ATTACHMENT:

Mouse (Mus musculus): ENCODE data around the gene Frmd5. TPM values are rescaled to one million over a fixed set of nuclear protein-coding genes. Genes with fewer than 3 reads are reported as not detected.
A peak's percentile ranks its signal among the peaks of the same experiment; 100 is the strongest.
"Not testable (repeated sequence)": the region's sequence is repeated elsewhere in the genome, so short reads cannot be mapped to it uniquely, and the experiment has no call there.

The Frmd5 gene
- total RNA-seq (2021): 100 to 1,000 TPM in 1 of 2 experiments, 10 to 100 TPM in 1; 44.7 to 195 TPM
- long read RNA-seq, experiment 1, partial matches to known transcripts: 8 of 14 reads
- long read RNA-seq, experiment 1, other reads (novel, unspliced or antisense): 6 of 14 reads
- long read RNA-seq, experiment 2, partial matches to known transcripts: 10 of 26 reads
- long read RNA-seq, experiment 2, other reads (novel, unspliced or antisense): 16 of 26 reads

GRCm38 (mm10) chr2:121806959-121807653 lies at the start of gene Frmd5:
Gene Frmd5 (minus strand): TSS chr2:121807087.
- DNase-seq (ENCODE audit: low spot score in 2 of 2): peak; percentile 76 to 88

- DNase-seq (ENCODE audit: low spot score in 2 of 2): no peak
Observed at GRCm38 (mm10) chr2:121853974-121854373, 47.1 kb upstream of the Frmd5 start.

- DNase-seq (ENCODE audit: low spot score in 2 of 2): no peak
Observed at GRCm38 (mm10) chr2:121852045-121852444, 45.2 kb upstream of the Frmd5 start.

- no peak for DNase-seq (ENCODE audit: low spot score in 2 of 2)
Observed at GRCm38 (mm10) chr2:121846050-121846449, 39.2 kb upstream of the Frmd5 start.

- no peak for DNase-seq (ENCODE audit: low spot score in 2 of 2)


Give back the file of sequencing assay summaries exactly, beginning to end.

Mouse (Mus musculus): ENCODE data around the gene Frmd5. TPM values are rescaled to one million over a fixed set of nuclear protein-coding genes. Genes with fewer than 3 reads are reported as not detected.
A peak's percentile ranks its signal among the peaks of the same experiment; 100 is the strongest.
"Not testable (repeated sequence)": the region's sequence is repeated elsewhere in the genome, so short reads cannot be mapped to it uniquely, and the experiment has no call there.

The Frmd5 gene
- total RNA-seq (2021): 100 to 1,000 TPM in 1 of 2 experiments, 10 to 100 TPM in 1; 44.7 to 195 TPM
- long read RNA-seq, experiment 1, partial matches to known transcripts: 8 of 14 reads
- long read RNA-seq, experiment 1, other reads (novel, unspliced or antisense): 6 of 14 reads
- long read RNA-seq, experiment 2, partial matches to known transcripts: 10 of 26 reads
- long read RNA-seq, experiment 2, other reads (novel, unspliced or antisense): 16 of 26 reads

GRCm38 (mm10) chr2:121806959-121807653 lies at the start of gene Frmd5:
Gene Frmd5 (minus strand): TSS chr2:121807087.
- DNase-seq (ENCODE audit: low spot score in 2 of 2): peak; percentile 76 to 88

- DNase-seq (ENCODE audit: low spot score in 2 of 2): no peak
Observed at GRCm38 (mm10) chr2:121853974-121854373, 47.1 kb upstream of the Frmd5 start.

- DNase-seq (ENCODE audit: low spot score in 2 of 2): no peak
Observed at GRCm38 (mm10) chr2:121852045-121852444, 45.2 kb upstream of the Frmd5 start.

- no peak for DNase-seq (ENCODE audit: low spot score in 2 of 2)
Observed at GRCm38 (mm10) chr2:121846050-121846449, 39.2 kb upstream of the Frmd5 start.

- no peak for DNase-seq (ENCODE audit: low spot score in 2 of 2)